• Marx, Praxis and Socialism from Below

    Author(s):
    Peter Critchley (see profile)
    Date:
    1997
    Subject(s):
    Marx, Karl, 1818-1883, Communism, Socialism, Politics and government, Sociology
    Item Type:
    Book
    Tag(s):
    Marx, Karl Marx, Marxism, Politics
    Permanent URL:
    http://dx.doi.org/10.17613/M6M32N90D
    Abstract:
    This thesis distinguishes between a scientistic-deterministic Marxism and a critical-emancipatory Marxism in order to establish Marx within the tradition of socialism from below, a conception which affirms the principle of self-emancipation. The thesis argues that Marx developed the most powerful practical critique of the capital system that exists. I shall demonstrate that the point of Marx's emancipatory project was to facilitate the recovery of human subjectivity from behind the alienated forms through which sociability has come to be expressed, thus affirming conscious, creative human agency in a self-made social world. I shall further argue that Marx could only go so far conceptually and theoretically so as to leave the space for the reality creating constitutive power of praxis. I shall argue that Marx belongs to the tradition of ‘socialism from below’, a tradition which emphasises democratisation as a process based upon the principle of self-emancipation. This tradition is defined against the tradition of ‘socialism from above’. I argue that the abandonment of the principle and the practice of self-emancipation lies behind the distortions and deviations of Marxism in the twentieth century. To demonstrate this clearly it is necessary but not sufficient to expose the failures of party political and state socialism. The thesis, therefore, also identifies some deep-rooted conceptual problems in the Marxist tradition, highlighting those principles which remain pertinent to emancipatory struggles in the modern world. Marx is shown to have made the move from theory to practical struggles in order to transform the world from within its own material sphere. Marxism can, in this sense, reclaim its relevance as a viable emancipatory-revolutionary project capable of being a factor in the transformation of society. And it is as such that Marxism remains the most intellectually and politically cogent hope we have in the struggle against the rule of capital.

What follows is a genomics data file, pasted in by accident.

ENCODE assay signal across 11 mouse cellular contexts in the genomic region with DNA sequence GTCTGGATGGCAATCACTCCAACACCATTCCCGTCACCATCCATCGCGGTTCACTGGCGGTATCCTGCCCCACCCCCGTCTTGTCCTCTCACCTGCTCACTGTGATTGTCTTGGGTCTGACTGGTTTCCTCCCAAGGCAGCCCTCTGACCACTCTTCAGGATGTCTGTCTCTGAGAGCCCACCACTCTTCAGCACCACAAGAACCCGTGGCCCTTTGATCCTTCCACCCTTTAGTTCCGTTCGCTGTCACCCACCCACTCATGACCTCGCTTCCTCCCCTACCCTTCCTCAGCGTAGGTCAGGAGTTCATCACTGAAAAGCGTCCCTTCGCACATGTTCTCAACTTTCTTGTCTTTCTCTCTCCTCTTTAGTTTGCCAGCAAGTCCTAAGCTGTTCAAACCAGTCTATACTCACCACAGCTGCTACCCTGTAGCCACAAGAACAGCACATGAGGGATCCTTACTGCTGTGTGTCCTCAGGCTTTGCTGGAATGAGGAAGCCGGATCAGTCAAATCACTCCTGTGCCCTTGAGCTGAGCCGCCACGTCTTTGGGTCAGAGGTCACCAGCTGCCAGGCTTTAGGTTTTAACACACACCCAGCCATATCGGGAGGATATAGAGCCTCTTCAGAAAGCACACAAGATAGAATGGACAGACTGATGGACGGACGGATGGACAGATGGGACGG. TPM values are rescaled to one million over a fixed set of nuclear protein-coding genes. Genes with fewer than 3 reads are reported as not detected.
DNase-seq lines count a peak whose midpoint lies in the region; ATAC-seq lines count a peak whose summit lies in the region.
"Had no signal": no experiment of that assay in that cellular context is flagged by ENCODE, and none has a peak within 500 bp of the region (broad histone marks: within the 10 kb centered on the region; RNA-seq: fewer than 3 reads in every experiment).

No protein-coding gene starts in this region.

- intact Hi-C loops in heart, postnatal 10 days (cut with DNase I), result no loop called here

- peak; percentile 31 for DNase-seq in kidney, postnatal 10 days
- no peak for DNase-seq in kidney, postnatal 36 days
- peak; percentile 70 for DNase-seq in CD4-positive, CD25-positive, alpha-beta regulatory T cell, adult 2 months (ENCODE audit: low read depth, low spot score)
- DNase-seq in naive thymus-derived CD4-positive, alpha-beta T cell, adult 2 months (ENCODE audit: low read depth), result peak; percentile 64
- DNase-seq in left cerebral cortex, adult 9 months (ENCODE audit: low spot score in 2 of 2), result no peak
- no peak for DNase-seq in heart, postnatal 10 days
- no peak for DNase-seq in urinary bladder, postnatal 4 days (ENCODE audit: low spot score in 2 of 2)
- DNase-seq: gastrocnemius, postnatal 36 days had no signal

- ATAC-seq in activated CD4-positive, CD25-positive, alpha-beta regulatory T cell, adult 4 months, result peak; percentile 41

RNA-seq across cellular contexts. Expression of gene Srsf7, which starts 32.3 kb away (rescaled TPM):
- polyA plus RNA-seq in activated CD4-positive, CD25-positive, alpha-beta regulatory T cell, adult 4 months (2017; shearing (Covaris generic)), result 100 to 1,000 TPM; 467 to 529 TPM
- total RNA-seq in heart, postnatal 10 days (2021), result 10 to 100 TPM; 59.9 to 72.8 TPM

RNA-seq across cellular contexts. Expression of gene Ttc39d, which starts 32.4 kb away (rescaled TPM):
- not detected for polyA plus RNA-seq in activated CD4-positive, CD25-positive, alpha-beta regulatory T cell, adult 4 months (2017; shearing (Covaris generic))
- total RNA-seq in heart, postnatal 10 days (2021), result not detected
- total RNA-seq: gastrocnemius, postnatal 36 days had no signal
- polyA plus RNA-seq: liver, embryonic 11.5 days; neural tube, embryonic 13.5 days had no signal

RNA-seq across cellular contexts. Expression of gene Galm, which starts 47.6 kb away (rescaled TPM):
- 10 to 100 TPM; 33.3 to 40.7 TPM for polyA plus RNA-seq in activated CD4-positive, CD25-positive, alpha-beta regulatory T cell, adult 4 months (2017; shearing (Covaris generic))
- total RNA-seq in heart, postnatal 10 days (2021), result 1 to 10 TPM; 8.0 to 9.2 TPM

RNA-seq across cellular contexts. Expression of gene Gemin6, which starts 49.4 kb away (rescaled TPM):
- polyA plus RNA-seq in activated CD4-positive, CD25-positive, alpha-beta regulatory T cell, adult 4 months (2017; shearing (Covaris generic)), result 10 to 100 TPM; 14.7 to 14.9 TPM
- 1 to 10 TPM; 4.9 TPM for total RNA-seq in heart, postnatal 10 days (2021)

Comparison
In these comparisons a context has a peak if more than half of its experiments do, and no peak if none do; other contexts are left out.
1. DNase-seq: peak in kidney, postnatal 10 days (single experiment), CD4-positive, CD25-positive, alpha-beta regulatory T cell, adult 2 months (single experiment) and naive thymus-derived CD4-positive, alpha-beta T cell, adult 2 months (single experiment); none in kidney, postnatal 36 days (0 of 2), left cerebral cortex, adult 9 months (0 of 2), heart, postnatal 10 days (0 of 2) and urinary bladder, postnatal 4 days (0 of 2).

Notes:
    Doctoral research
    Metadata:
    Status:
    Published
    Last Updated:
    4 years ago
    License:
    All Rights Reserved
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